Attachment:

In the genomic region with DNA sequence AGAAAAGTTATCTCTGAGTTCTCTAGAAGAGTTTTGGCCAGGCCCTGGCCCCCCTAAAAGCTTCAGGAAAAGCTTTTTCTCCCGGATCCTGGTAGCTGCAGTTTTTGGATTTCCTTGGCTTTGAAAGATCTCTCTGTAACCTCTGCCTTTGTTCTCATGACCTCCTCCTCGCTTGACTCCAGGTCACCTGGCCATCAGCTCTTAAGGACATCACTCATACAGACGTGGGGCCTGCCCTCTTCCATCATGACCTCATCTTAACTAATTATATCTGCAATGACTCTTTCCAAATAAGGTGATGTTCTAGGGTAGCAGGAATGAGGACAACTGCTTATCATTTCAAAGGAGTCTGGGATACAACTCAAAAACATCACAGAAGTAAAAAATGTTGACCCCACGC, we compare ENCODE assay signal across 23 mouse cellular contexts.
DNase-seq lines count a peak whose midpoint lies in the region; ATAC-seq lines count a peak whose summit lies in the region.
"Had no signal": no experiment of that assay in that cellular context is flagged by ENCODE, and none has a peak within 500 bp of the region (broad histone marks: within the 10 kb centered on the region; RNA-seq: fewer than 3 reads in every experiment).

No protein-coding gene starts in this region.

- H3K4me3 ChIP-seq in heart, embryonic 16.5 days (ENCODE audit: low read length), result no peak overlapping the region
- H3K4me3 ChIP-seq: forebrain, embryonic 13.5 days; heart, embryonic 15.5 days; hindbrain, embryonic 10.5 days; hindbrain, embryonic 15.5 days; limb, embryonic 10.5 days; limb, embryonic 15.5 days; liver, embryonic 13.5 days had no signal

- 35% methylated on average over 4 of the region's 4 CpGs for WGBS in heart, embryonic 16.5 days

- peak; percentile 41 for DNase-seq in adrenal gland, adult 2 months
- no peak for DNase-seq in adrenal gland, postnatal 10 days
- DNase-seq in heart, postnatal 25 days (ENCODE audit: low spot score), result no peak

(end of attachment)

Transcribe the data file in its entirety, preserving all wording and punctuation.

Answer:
In the genomic region with DNA sequence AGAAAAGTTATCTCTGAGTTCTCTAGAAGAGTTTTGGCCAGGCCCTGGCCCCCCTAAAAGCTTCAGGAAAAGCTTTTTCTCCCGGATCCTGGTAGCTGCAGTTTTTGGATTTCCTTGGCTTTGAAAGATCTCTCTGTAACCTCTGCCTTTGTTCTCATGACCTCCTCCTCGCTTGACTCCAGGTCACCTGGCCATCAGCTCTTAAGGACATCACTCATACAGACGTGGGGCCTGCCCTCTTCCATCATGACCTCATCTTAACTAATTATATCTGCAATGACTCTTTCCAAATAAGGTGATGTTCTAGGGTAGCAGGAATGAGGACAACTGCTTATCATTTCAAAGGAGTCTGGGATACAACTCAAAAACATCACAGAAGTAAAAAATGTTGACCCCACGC, we compare ENCODE assay signal across 23 mouse cellular contexts.
DNase-seq lines count a peak whose midpoint lies in the region; ATAC-seq lines count a peak whose summit lies in the region.
"Had no signal": no experiment of that assay in that cellular context is flagged by ENCODE, and none has a peak within 500 bp of the region (broad histone marks: within the 10 kb centered on the region; RNA-seq: fewer than 3 reads in every experiment).

No protein-coding gene starts in this region.

- H3K4me3 ChIP-seq in heart, embryonic 16.5 days (ENCODE audit: low read length), result no peak overlapping the region
- H3K4me3 ChIP-seq: forebrain, embryonic 13.5 days; heart, embryonic 15.5 days; hindbrain, embryonic 10.5 days; hindbrain, embryonic 15.5 days; limb, embryonic 10.5 days; limb, embryonic 15.5 days; liver, embryonic 13.5 days had no signal

- 35% methylated on average over 4 of the region's 4 CpGs for WGBS in heart, embryonic 16.5 days

- peak; percentile 41 for DNase-seq in adrenal gland, adult 2 months
- no peak for DNase-seq in adrenal gland, postnatal 10 days
- DNase-seq in heart, postnatal 25 days (ENCODE audit: low spot score), result no peak